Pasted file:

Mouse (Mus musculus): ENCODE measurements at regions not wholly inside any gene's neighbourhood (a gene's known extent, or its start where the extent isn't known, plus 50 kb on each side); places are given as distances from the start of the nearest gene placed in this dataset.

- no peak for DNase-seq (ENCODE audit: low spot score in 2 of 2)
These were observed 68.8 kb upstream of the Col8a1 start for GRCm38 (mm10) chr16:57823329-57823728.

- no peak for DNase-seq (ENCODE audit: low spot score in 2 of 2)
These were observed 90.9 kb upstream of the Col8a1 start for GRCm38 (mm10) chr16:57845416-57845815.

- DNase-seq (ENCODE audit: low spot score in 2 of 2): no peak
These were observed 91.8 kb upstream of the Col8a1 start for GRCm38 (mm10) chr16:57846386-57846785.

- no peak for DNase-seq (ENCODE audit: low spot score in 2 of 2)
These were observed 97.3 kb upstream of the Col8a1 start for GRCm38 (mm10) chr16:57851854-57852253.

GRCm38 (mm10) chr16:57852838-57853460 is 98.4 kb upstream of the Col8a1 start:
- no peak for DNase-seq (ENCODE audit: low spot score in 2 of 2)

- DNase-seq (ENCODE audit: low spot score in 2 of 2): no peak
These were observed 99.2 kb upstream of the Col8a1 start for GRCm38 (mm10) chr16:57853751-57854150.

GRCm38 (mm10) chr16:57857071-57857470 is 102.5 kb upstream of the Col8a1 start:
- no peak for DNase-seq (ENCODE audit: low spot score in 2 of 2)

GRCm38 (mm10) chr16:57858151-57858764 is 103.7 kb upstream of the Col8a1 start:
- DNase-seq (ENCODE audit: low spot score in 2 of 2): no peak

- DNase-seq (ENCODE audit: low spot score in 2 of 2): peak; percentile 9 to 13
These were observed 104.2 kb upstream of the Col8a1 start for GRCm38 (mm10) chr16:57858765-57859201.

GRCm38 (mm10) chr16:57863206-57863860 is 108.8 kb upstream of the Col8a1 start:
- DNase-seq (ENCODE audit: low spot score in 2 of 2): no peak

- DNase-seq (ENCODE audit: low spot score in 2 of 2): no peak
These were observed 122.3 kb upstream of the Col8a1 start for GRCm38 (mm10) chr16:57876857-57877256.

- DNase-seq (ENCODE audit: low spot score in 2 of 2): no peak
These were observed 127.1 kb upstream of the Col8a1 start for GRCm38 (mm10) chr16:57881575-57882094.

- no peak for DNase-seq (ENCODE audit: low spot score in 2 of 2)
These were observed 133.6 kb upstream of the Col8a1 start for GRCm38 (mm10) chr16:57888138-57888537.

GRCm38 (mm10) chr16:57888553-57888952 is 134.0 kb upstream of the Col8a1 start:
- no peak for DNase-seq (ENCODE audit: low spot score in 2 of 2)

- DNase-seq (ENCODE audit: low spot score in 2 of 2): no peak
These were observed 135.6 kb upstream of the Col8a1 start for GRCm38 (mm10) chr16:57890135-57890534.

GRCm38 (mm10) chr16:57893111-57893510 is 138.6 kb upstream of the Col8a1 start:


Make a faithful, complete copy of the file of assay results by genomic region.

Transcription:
Mouse (Mus musculus): ENCODE measurements at regions not wholly inside any gene's neighbourhood (a gene's known extent, or its start where the extent isn't known, plus 50 kb on each side); places are given as distances from the start of the nearest gene placed in this dataset.

- no peak for DNase-seq (ENCODE audit: low spot score in 2 of 2)
These were observed 68.8 kb upstream of the Col8a1 start for GRCm38 (mm10) chr16:57823329-57823728.

- no peak for DNase-seq (ENCODE audit: low spot score in 2 of 2)
These were observed 90.9 kb upstream of the Col8a1 start for GRCm38 (mm10) chr16:57845416-57845815.

- DNase-seq (ENCODE audit: low spot score in 2 of 2): no peak
These were observed 91.8 kb upstream of the Col8a1 start for GRCm38 (mm10) chr16:57846386-57846785.

- no peak for DNase-seq (ENCODE audit: low spot score in 2 of 2)
These were observed 97.3 kb upstream of the Col8a1 start for GRCm38 (mm10) chr16:57851854-57852253.

GRCm38 (mm10) chr16:57852838-57853460 is 98.4 kb upstream of the Col8a1 start:
- no peak for DNase-seq (ENCODE audit: low spot score in 2 of 2)

- DNase-seq (ENCODE audit: low spot score in 2 of 2): no peak
These were observed 99.2 kb upstream of the Col8a1 start for GRCm38 (mm10) chr16:57853751-57854150.

GRCm38 (mm10) chr16:57857071-57857470 is 102.5 kb upstream of the Col8a1 start:
- no peak for DNase-seq (ENCODE audit: low spot score in 2 of 2)

GRCm38 (mm10) chr16:57858151-57858764 is 103.7 kb upstream of the Col8a1 start:
- DNase-seq (ENCODE audit: low spot score in 2 of 2): no peak

- DNase-seq (ENCODE audit: low spot score in 2 of 2): peak; percentile 9 to 13
These were observed 104.2 kb upstream of the Col8a1 start for GRCm38 (mm10) chr16:57858765-57859201.

GRCm38 (mm10) chr16:57863206-57863860 is 108.8 kb upstream of the Col8a1 start:
- DNase-seq (ENCODE audit: low spot score in 2 of 2): no peak

- DNase-seq (ENCODE audit: low spot score in 2 of 2): no peak
These were observed 122.3 kb upstream of the Col8a1 start for GRCm38 (mm10) chr16:57876857-57877256.

- DNase-seq (ENCODE audit: low spot score in 2 of 2): no peak
These were observed 127.1 kb upstream of the Col8a1 start for GRCm38 (mm10) chr16:57881575-57882094.

- no peak for DNase-seq (ENCODE audit: low spot score in 2 of 2)
These were observed 133.6 kb upstream of the Col8a1 start for GRCm38 (mm10) chr16:57888138-57888537.

GRCm38 (mm10) chr16:57888553-57888952 is 134.0 kb upstream of the Col8a1 start:
- no peak for DNase-seq (ENCODE audit: low spot score in 2 of 2)

- DNase-seq (ENCODE audit: low spot score in 2 of 2): no peak
These were observed 135.6 kb upstream of the Col8a1 start for GRCm38 (mm10) chr16:57890135-57890534.

GRCm38 (mm10) chr16:57893111-57893510 is 138.6 kb upstream of the Col8a1 start: